Next thing you will discover is Saddam's Iraqi Army being equipped with M60A3 tanks, M16A1 rifles, M109 SPGs, Cobra attack choppers, etc.

But they arent wholly different either. The Mujaheddin, at least early on, included many of the urban elites, the disaffected former Army Officers. The Taliban seemingly emerged largely from the border regions, and the refugees.

However, I dont think its that cut and dried. We have already seen the Afghan Army fled to the arms of the Taliban when they understood they are losing. Ive no doubt some Mujahideen commanders would have done the same if they valued their necks during the civil war. And at least in one case, the founder of the Taliban, he actually WAS a  Mujahid.

https://en.wikipedia.org/wiki/Mohammed_Omar

The Taliban Ambassador to Pakistan, a not insignificant post, was also former Mujahideen.

https://en.wikipedia.org/wiki/Abdul_Salam_Zaeef

This drawing of a comfortable line between the 'Good Guy' Mujahideen and the badboy Taliban, it clearly has some validity when you are looking at people like Ahmed Shah Massoud. In other cases, I dont believe its that neat a division, there very clearly was a number of defections.

 

 

 

Edited by Stuart Galbraith
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24 minutes ago, KV7 said:

Well if we want to split straws the Taliban are arguably the superior element of the mujahedin, because they at least wanted to end the period of warlordism and create some sort of unified state, whereas quite a lot of the other factions were happy with opium feudalism, and others ended up as terror groups or 'rent a Jihad' mercenary bands.

It is not wanting to split straws. Mullah Omar founded the Taliban in 1994, and the last Russian left Afghanistan in 1989. There were no Taliban around when Thatcher gave that speech in 1981, 13 (thirteen years!) before the foundation of the Taliban. Using the same cavalier approach to History, the Russian revolution of 1905 was also a Communist revolution, as both were done against the Russian Government, and there were "only" 12 years in between.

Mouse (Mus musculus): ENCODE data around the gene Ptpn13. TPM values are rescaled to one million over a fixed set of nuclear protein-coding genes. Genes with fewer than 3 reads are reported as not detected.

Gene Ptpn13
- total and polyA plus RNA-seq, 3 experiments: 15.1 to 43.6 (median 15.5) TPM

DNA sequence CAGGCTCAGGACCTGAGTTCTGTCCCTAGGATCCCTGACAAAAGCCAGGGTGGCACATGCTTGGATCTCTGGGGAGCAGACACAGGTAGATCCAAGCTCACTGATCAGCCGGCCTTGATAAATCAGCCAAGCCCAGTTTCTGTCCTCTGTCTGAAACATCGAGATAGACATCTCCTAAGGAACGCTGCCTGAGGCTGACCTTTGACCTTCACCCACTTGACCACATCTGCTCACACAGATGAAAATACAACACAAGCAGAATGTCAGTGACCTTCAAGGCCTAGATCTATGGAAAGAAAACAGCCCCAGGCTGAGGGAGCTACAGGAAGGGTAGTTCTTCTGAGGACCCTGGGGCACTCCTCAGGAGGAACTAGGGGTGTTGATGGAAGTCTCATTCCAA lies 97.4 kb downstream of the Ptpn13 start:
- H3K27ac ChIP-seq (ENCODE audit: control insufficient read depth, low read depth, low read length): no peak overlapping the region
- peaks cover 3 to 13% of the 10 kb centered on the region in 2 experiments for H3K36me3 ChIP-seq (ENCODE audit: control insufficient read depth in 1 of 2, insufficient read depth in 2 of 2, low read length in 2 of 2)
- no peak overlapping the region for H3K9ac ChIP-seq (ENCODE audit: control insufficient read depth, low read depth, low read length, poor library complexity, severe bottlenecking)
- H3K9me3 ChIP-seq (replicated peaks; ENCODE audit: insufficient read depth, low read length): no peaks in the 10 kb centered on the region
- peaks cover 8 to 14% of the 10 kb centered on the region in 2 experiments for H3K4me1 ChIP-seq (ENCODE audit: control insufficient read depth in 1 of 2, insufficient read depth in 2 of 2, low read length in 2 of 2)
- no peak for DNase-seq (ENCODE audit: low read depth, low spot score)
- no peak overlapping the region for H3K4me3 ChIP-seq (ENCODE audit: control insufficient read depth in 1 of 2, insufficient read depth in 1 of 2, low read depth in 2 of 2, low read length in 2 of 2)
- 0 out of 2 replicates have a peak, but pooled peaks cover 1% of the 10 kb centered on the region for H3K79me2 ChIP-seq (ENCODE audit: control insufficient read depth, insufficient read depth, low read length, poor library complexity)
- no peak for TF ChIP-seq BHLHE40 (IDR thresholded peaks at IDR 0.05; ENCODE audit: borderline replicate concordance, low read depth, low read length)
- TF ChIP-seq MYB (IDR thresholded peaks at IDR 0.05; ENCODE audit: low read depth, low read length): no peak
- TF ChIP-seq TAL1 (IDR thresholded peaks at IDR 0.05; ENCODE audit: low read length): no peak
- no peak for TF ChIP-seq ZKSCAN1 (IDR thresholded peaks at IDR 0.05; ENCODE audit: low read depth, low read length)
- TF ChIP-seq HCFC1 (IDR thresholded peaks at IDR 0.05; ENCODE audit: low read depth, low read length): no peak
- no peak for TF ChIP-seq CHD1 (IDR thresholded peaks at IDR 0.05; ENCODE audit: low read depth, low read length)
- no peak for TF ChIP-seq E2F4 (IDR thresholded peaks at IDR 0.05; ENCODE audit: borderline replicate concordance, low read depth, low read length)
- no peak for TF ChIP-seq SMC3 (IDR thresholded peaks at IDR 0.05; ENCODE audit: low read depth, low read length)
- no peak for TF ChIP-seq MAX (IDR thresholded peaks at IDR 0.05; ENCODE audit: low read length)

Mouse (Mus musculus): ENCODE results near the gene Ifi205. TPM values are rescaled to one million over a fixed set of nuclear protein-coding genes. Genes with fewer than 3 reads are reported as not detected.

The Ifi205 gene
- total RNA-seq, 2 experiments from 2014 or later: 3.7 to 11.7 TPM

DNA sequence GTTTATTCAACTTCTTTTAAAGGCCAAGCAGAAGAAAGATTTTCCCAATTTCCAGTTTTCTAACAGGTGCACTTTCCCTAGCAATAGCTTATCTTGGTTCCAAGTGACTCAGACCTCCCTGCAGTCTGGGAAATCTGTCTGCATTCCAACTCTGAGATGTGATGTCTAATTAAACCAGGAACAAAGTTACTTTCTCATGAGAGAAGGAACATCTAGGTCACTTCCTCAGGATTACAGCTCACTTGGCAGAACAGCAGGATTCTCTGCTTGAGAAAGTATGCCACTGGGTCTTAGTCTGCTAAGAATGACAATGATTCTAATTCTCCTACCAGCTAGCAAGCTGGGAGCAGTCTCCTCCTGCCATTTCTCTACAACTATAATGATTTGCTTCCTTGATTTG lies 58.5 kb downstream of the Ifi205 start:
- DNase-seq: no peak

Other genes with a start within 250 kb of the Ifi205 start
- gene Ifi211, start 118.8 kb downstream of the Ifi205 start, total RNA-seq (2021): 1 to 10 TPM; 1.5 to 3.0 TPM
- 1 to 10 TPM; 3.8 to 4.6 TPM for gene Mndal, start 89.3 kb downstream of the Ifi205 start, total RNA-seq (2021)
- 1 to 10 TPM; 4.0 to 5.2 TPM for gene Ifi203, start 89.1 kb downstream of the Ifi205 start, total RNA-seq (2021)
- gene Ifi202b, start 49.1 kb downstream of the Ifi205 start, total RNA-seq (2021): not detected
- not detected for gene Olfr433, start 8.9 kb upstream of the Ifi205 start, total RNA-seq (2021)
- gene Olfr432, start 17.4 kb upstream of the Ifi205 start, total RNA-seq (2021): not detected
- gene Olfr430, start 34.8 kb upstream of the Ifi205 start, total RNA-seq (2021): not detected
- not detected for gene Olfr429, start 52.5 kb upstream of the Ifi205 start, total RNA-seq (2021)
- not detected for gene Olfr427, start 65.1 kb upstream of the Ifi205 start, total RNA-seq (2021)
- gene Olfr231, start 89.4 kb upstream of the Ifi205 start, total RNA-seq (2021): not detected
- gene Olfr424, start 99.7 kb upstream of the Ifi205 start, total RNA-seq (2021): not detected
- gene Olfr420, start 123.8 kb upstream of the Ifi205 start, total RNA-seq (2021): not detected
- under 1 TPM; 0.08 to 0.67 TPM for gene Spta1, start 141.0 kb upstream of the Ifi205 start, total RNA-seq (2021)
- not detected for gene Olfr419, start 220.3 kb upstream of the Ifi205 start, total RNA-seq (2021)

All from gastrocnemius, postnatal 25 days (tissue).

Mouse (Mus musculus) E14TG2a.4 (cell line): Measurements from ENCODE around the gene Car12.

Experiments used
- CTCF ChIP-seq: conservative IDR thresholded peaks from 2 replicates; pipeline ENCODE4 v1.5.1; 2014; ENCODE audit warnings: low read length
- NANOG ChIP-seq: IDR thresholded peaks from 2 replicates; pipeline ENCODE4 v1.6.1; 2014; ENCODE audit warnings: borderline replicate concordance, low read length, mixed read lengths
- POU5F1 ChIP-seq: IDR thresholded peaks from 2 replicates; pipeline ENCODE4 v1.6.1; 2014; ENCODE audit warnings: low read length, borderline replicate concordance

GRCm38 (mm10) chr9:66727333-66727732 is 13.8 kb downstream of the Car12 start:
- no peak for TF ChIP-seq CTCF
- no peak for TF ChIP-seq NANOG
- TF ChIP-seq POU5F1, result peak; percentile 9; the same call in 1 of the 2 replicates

Stop trying to convince us that you put your dick in the sausage grinder for fun, please.

Edited by sunday
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23 minutes ago, Steven P Allen said:

"Who do you think this man is?  [Sneer]  God?"

"No.  God would have mercy.  He won't."

Its a bloody awful film, but I still enjoy it. Ive no shame. :)

I remember a documentary showing Soviet Soldiers in the dying days of the Afghan war, saying they loved Rambo films, as action comedy. Which is probably the right spirit to watch it.

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53 minutes ago, sunday said:

It is not wanting to split straws. Mullah Omar founded the Taliban in 1994, and the last Russian left Afghanistan in 1989. There were no Taliban around when Thatcher gave that speech in 1981, 13 (thirteen years!) before the foundation of the Taliban. Using the same cavalier approach to History, the Russian revolution of 1905 was also a Communist revolution, as both were done against the Russian Government, and there were "only" 12 years in between.

Stop trying to convince us that you put your dick in the sausage grinder for fun, please.

The tallywhackers were the answer to the 'chaos' that gripped 'The 'Stan' --sure the ISI probably sponsored them but the chaos was on the Pakistani border.

Anyway, The 'shifting' British News Take on many things has put me off from reading my old fave 'The Economist':

During the 80s the Economist was in support of the Afghan fighters against the USSR as well as a tangential cold war effort in Chad against Libya. Then in the late, late, late 2010s, the editorials and stories spoke of the 'Odious Mujihiddine' , and had a story about the trial of Hissene Habre for 'war crimes' and how the US 'supported him' for his opposition to 'alleged Libyan Involvement' in Chad.

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39 minutes ago, NickM said:

The tallywhackers were the answer to the 'chaos' that gripped 'The 'Stan' --sure the ISI probably sponsored them but the chaos was on the Pakistani border.

Anyway, The 'shifting' British News Take on many things has put me off from reading my old fave 'The Economist':

During the 80s the Economist was in support of the Afghan fighters against the USSR as well as a tangential cold war effort in Chad against Libya. Then in the late, late, late 2010s, the editorials and stories spoke of the 'Odious Mujihiddine' , and had a story about the trial of Hissene Habre for 'war crimes' and how the US 'supported him' for his opposition to 'alleged Libyan Involvement' in Chad.

Also, do not forget Baroness Thatcher, the original HandbagWoman Bad.